Mohamad Ikram Ashaari and his four wives and children at his home in Kuala Lumpur.      Palani Mohan for International Herald Tributne.

KUALA LUMPUR — Rohaya Mohamad, 44, is an articulate, bespectacled medical doctor who studied at a university in Wales. Juhaidah Yusof, 41, is a shy Islamic studies teacher and mother of eight. Kartini Maarof, 41, is a divorce lawyer and Rubaizah Rejab, a youthful-looking 30-year-old woman, teaches Arabic at a private college.

The lives of these four women are closely entwined — they take care of each others’ children, cook for each other and share a home on weekends.

They also share a husband.

The man at the center of this matrimonial arrangement is Mohamad Ikram Ashaari, the 43-year-old stepson of Hatijah Aam, 54, a Malaysian woman who in August established a club to promote polygamy.

“Men are by nature polygamous,” said Dr. Rohaya, Mr. Ikram’s third wife, flanked by the other three women and Mr. Ikram for an interview on a recent morning. The women were dressed in ankle-length skirts, their hair covered by tudungs, the Malaysian term for headscarf. “We hear of many men having the ‘other woman,’ affairs and prostitution because for men, one woman is not enough. Polygamy is a way to overcome social ills such as this.”

The Ikhwan Polygamy Club is managed by Global Ikhwan, a company whose businesses include bread and noodle factories, a chicken-processing plant, pharmacies, cafes and supermarkets. Mr. Ikram is a director of the company.

While polygamy is legal in predominantly Muslim Malaysia, the club has come under fire from the government and religious leaders, who suspect it may be an attempt to revive Al-Arqam, a defunct Islamic movement headed by Mrs. Hatijah’s husband, Mr. Ashaari Mohamad, who is the founder and owner of Global Ikhwan. Al-Arqam was banned in 1994 for “deviant” religious teachings.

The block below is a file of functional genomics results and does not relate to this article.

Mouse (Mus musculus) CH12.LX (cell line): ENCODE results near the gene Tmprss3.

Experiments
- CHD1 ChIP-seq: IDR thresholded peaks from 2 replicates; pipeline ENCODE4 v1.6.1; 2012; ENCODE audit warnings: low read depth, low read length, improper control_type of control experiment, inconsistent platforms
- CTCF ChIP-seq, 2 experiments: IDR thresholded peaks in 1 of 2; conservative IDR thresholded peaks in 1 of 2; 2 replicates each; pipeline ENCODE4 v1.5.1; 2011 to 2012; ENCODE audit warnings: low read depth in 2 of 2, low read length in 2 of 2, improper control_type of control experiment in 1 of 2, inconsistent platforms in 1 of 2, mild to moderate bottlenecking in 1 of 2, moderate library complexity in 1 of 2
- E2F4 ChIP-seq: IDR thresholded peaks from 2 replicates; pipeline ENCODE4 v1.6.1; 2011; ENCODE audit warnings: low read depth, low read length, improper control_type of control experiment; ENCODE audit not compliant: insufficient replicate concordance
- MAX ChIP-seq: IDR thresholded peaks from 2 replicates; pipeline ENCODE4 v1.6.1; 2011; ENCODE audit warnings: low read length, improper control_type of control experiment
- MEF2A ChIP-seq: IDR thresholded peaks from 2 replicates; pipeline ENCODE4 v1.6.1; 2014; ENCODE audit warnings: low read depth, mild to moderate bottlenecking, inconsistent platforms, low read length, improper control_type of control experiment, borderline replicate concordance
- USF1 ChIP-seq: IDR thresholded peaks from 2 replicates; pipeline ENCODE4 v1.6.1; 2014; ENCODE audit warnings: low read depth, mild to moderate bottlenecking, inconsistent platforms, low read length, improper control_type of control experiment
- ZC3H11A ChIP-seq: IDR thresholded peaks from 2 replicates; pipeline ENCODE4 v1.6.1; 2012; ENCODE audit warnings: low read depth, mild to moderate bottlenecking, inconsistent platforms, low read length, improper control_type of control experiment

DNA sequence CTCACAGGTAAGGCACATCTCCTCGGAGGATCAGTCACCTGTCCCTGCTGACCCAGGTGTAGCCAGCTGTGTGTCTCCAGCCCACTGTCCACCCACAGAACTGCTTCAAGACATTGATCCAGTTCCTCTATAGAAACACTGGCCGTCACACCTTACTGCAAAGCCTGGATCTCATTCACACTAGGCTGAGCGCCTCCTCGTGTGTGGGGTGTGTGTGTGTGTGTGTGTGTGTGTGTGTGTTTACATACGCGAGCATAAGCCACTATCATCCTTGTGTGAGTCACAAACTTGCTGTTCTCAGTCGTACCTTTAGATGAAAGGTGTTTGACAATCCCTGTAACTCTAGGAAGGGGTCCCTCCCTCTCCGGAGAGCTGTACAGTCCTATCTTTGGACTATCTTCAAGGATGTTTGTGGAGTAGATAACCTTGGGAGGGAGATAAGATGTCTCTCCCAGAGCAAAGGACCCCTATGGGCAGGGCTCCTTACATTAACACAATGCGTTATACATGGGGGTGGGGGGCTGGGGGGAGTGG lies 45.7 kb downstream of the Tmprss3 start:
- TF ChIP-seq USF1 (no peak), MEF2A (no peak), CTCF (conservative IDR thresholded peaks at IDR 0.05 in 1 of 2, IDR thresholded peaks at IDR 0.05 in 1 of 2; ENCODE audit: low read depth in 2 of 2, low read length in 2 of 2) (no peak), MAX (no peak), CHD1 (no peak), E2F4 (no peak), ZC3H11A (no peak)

The club denies allegations that it is trying to revive Al-Arqam, and says that the aim of the club is to help single mothers and women past “marrying age” find husbands.

The Ikhwan Polygamy Club says it has 1,000 members across Malaysia, Indonesia, Australia, Singapore, Thailand, the Middle East and Europe. It recently started a branch in Bandung, Indonesia, and plans to open another one in Jakarta. Most of the members are employees of Global Ikwan or former members of Al-Arqam.

Members get together regularly for meetings and relationship counseling, which is given by senior members of the group.

Under Malaysian law, it is legal for Muslim men to marry as many as four wives, although they must obtain permission from an Islamic, or shariah, court to marry more than one. Women’s groups say it has become easier for men to obtain permission to take multiple wives in recent years, a development they say coincides with a rise in Islamic conservatism in Malaysia.

While some states require men to obtain the consent of their existing wives before seeking court permission to marry another wife, Sa’adiah Din, a family lawyer who practices in the shariah courts, said other states no longer required the wives’ consent.